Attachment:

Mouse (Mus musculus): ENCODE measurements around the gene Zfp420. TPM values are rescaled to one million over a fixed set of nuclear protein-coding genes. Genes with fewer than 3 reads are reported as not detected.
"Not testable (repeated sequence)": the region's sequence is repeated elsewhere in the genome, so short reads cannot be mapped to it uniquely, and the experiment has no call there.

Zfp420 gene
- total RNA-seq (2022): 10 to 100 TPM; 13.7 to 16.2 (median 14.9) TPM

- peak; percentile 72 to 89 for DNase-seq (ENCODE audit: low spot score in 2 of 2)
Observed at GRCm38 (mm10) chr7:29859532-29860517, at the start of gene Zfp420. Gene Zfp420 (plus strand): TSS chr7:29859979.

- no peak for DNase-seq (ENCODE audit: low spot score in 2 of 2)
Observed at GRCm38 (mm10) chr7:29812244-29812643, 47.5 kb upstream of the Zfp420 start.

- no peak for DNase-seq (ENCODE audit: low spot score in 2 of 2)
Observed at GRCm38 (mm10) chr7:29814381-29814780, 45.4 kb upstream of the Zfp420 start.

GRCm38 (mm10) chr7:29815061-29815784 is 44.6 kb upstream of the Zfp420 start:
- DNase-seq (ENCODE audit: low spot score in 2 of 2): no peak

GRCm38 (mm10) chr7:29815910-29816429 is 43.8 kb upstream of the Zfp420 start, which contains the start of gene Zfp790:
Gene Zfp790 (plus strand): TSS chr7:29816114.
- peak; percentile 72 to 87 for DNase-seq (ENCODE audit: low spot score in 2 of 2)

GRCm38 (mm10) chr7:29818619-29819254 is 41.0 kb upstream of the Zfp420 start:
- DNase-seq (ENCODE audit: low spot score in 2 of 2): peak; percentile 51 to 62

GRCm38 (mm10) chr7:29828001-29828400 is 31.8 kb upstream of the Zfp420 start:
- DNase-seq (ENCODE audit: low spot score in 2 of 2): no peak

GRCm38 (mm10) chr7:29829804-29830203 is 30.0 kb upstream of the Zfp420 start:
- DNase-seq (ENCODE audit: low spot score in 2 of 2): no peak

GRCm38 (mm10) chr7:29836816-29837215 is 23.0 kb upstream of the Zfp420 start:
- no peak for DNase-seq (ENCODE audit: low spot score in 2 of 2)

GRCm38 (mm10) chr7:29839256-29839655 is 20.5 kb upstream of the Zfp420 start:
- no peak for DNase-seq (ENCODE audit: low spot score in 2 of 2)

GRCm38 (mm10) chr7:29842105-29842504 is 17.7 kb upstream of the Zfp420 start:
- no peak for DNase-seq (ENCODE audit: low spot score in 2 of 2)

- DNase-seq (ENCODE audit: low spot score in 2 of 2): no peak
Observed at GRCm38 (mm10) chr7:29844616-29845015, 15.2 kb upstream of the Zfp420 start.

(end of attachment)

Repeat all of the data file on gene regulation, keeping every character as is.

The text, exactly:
Mouse (Mus musculus): ENCODE measurements around the gene Zfp420. TPM values are rescaled to one million over a fixed set of nuclear protein-coding genes. Genes with fewer than 3 reads are reported as not detected.
"Not testable (repeated sequence)": the region's sequence is repeated elsewhere in the genome, so short reads cannot be mapped to it uniquely, and the experiment has no call there.

Zfp420 gene
- total RNA-seq (2022): 10 to 100 TPM; 13.7 to 16.2 (median 14.9) TPM

- peak; percentile 72 to 89 for DNase-seq (ENCODE audit: low spot score in 2 of 2)
Observed at GRCm38 (mm10) chr7:29859532-29860517, at the start of gene Zfp420. Gene Zfp420 (plus strand): TSS chr7:29859979.

- no peak for DNase-seq (ENCODE audit: low spot score in 2 of 2)
Observed at GRCm38 (mm10) chr7:29812244-29812643, 47.5 kb upstream of the Zfp420 start.

- no peak for DNase-seq (ENCODE audit: low spot score in 2 of 2)
Observed at GRCm38 (mm10) chr7:29814381-29814780, 45.4 kb upstream of the Zfp420 start.

GRCm38 (mm10) chr7:29815061-29815784 is 44.6 kb upstream of the Zfp420 start:
- DNase-seq (ENCODE audit: low spot score in 2 of 2): no peak

GRCm38 (mm10) chr7:29815910-29816429 is 43.8 kb upstream of the Zfp420 start, which contains the start of gene Zfp790:
Gene Zfp790 (plus strand): TSS chr7:29816114.
- peak; percentile 72 to 87 for DNase-seq (ENCODE audit: low spot score in 2 of 2)

GRCm38 (mm10) chr7:29818619-29819254 is 41.0 kb upstream of the Zfp420 start:
- DNase-seq (ENCODE audit: low spot score in 2 of 2): peak; percentile 51 to 62

GRCm38 (mm10) chr7:29828001-29828400 is 31.8 kb upstream of the Zfp420 start:
- DNase-seq (ENCODE audit: low spot score in 2 of 2): no peak

GRCm38 (mm10) chr7:29829804-29830203 is 30.0 kb upstream of the Zfp420 start:
- DNase-seq (ENCODE audit: low spot score in 2 of 2): no peak

GRCm38 (mm10) chr7:29836816-29837215 is 23.0 kb upstream of the Zfp420 start:
- no peak for DNase-seq (ENCODE audit: low spot score in 2 of 2)

GRCm38 (mm10) chr7:29839256-29839655 is 20.5 kb upstream of the Zfp420 start:
- no peak for DNase-seq (ENCODE audit: low spot score in 2 of 2)

GRCm38 (mm10) chr7:29842105-29842504 is 17.7 kb upstream of the Zfp420 start:
- no peak for DNase-seq (ENCODE audit: low spot score in 2 of 2)

- DNase-seq (ENCODE audit: low spot score in 2 of 2): no peak
Observed at GRCm38 (mm10) chr7:29844616-29845015, 15.2 kb upstream of the Zfp420 start.